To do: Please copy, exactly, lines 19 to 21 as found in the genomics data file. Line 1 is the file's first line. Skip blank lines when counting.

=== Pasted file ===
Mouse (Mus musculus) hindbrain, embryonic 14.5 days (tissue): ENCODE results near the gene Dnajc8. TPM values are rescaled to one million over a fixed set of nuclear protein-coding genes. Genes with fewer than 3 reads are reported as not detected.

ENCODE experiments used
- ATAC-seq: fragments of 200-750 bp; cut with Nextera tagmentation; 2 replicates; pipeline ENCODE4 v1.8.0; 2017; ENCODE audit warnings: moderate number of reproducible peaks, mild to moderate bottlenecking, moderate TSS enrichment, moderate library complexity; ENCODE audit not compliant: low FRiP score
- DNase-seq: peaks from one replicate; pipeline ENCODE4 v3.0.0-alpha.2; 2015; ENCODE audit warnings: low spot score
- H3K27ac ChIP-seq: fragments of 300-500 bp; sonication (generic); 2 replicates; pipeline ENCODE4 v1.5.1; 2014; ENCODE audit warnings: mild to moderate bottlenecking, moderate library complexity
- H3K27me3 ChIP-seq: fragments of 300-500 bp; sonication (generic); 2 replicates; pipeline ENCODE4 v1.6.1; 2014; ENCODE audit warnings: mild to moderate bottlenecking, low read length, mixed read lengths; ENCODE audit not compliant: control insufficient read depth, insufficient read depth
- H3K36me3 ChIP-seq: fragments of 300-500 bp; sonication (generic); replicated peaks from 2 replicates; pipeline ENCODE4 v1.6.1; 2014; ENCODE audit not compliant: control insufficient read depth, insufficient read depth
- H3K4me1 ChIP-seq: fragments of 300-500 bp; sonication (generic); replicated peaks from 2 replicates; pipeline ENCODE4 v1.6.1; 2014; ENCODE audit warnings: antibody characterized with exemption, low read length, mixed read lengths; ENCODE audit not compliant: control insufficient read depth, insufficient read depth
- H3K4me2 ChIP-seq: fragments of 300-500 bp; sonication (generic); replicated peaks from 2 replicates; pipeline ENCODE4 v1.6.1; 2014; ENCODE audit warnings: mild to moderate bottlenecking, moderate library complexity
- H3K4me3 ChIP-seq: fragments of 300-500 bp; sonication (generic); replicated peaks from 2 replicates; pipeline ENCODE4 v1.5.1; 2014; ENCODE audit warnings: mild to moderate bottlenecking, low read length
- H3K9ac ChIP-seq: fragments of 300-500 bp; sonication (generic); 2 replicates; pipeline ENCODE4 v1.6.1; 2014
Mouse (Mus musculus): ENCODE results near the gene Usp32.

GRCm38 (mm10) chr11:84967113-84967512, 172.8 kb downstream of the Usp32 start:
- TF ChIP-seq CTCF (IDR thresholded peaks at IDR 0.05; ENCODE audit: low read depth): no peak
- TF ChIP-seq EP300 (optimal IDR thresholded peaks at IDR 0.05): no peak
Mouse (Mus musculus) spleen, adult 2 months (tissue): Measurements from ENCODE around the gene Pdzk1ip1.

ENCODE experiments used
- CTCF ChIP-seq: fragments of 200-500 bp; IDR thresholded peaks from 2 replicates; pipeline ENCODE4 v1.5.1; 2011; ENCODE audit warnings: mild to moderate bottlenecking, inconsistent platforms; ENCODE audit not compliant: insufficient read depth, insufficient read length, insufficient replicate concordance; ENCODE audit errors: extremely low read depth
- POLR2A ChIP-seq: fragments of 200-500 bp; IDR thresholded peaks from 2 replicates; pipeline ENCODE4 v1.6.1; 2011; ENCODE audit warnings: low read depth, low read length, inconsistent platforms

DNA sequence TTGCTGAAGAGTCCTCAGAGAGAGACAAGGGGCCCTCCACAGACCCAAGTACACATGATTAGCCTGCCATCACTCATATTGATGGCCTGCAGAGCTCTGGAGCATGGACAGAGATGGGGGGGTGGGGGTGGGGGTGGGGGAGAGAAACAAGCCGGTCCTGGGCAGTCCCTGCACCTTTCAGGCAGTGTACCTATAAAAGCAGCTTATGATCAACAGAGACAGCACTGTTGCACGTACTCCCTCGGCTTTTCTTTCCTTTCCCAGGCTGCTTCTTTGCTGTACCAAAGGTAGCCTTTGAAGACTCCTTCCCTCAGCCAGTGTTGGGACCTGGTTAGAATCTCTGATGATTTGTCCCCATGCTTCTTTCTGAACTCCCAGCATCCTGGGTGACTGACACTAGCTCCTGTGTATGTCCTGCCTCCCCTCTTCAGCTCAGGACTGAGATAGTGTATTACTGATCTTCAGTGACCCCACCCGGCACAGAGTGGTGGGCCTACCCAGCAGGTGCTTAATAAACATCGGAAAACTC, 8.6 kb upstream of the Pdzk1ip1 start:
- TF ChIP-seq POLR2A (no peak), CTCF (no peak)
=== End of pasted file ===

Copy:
- POLR2A ChIP-seq: fragments of 200-500 bp; IDR thresholded peaks from 2 replicates; pipeline ENCODE4 v1.6.1; 2011; ENCODE audit warnings: low read depth, low read length, inconsistent platforms

DNA sequence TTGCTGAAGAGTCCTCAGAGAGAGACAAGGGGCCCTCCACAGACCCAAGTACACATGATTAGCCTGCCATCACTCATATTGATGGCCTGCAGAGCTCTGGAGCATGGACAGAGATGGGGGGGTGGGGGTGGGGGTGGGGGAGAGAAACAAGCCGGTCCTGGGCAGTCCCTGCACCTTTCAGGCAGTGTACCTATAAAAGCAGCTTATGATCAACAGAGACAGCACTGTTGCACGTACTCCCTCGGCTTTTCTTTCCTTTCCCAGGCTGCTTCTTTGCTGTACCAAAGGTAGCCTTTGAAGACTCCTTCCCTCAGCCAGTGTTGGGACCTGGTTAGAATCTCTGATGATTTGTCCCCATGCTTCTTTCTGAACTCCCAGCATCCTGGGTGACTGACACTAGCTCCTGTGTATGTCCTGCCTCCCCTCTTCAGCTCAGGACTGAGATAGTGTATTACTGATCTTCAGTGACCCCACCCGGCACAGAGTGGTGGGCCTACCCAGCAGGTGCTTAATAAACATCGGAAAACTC, 8.6 kb upstream of the Pdzk1ip1 start:
- TF ChIP-seq POLR2A (no peak), CTCF (no peak)